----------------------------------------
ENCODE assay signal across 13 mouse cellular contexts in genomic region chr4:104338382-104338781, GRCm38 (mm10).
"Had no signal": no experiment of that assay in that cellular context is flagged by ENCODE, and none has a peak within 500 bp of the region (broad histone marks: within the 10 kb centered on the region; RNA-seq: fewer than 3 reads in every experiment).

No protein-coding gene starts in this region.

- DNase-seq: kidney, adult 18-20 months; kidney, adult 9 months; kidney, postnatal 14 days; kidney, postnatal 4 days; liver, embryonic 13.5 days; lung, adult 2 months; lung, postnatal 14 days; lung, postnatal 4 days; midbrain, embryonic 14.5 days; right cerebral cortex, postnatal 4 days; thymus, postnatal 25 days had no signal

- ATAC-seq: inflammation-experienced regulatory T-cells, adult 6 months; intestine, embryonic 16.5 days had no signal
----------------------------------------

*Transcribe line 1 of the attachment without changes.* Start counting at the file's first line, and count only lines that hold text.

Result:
ENCODE assay signal across 13 mouse cellular contexts in genomic region chr4:104338382-104338781, GRCm38 (mm10).